The Economy Washer iHorn is made from an early 1900’s W.E. Kautenberg Company washing machine manual plunger style agitator. It had a wooden broom handle. It was made in Freeport, Illinois.
Laundering by hand involves soaking, beating, scrubbing, and rinsing dirty textiles. Before indoor plumbing, the maids, washerwoman (laundress), or housewife also had to carry all the water used for washing, boiling, and rinsing the laundry; according to an 1886 calculation, some women in the United States fetched water eight to ten times every day from a pump, well, or spring for these purposes. Water for the laundry would be hand carried, heated on a fire for washing, then poured into the tub. That made the warm soapy water precious; it would be reused, first to wash the least soiled clothing, then to wash progressively dirtier laundry. Removal of soap and water from the clothing after washing was a separate process. First, soap would be rinsed out with clear water. After rinsing, the soaking wet clothing would be formed into a roll and twisted by hand to extract water. The entire process often occupied an entire day of hard work, plus drying and ironing. As of 2010, nearly 5,000,000,000 of the world’s population was still hand washing their clothes.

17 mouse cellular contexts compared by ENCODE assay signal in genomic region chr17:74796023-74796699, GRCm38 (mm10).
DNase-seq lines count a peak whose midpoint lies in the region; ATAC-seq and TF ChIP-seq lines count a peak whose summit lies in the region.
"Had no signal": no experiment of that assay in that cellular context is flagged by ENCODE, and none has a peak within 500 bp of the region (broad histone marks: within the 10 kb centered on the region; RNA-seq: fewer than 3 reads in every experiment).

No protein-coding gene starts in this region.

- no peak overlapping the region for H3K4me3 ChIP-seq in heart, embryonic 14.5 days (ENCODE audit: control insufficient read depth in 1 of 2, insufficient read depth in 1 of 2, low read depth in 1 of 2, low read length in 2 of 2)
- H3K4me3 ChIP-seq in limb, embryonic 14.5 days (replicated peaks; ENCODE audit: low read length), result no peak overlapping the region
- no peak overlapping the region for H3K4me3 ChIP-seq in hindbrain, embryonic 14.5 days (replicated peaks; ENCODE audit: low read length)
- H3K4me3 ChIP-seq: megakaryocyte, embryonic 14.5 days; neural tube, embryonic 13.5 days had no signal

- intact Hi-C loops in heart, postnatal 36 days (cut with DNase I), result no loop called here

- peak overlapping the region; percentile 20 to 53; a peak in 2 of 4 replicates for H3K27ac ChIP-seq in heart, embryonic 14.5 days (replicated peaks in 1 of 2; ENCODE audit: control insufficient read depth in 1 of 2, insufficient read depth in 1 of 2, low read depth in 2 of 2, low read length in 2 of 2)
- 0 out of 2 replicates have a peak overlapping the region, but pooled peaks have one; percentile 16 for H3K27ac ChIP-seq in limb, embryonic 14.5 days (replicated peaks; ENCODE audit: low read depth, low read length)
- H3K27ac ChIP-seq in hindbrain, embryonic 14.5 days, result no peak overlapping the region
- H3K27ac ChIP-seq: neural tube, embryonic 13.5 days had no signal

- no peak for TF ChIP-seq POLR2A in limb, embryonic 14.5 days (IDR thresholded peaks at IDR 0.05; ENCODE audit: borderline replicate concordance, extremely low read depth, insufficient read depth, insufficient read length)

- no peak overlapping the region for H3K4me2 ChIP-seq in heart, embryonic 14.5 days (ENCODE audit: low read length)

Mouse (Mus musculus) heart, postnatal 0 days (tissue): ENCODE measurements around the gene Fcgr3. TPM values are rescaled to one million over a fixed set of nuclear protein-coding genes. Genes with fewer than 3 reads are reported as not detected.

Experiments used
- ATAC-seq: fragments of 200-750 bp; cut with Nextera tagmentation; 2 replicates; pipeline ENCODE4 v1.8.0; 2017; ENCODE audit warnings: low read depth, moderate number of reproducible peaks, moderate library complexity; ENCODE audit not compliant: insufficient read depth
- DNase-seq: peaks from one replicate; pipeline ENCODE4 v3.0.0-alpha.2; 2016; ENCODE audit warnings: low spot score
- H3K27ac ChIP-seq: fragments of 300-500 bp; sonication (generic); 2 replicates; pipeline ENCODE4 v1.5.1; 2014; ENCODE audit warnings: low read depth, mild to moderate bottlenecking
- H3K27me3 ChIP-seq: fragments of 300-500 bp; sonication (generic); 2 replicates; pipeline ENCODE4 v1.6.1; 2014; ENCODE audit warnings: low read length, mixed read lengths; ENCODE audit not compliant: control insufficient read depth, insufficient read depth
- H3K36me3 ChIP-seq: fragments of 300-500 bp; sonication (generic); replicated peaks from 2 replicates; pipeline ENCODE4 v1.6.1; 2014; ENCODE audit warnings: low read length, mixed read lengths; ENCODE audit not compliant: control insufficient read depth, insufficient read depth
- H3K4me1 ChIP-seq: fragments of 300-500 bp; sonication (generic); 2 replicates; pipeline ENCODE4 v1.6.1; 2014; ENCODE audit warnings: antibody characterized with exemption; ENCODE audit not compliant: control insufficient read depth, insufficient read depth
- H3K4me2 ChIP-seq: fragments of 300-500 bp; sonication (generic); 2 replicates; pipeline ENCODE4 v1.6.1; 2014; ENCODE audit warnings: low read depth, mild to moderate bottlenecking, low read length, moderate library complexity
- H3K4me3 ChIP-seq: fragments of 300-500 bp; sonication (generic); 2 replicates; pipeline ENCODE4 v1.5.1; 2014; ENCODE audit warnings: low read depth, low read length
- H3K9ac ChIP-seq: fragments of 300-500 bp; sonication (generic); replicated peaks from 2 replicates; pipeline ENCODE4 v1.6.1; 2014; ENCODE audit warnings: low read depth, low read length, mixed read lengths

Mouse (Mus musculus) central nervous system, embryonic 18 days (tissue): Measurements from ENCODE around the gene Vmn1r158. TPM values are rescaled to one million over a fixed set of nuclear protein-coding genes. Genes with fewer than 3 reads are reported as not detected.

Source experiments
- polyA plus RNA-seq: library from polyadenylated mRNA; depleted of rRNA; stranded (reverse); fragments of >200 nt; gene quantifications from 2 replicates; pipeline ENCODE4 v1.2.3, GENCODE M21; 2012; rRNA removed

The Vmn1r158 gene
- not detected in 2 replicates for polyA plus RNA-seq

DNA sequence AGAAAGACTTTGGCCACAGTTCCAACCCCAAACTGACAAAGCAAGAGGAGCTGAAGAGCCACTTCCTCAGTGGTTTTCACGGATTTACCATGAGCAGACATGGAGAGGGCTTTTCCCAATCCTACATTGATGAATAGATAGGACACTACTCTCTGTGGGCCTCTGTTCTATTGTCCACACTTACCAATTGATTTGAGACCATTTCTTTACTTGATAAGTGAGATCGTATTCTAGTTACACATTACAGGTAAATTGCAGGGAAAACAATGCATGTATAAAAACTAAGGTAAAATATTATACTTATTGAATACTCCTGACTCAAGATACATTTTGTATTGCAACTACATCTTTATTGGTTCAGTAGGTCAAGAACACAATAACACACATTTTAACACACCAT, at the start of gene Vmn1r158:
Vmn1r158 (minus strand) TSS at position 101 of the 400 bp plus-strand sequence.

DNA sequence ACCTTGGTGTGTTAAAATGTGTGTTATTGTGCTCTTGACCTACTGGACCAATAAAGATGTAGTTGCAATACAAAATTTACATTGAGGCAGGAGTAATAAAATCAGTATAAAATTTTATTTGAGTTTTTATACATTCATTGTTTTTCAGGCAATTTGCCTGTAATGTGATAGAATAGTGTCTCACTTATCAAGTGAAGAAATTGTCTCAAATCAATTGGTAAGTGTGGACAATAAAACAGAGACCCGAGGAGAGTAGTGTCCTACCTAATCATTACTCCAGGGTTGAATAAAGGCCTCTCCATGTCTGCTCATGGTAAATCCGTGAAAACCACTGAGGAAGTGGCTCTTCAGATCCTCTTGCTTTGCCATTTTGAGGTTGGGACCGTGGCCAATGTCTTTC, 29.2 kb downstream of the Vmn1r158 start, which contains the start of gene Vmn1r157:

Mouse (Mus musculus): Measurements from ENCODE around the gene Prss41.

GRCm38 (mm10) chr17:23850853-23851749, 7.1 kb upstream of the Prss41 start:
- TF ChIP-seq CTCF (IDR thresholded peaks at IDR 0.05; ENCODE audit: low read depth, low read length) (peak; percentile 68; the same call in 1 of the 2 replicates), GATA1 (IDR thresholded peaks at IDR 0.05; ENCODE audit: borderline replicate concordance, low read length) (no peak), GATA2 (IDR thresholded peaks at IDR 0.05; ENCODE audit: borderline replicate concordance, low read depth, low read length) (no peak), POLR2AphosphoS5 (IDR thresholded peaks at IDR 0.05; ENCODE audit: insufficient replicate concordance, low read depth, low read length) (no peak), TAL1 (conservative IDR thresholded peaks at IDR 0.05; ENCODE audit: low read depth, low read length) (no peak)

The Economy Washer was a miraculous invention which eased some of the work of handwashing clothing. It is also a stark reminder of how innovation, at least for some of the world, has materially changed our lives, making the most laborious tasks as simple as the push of a button. The Economy Washer is utilitarian Americana.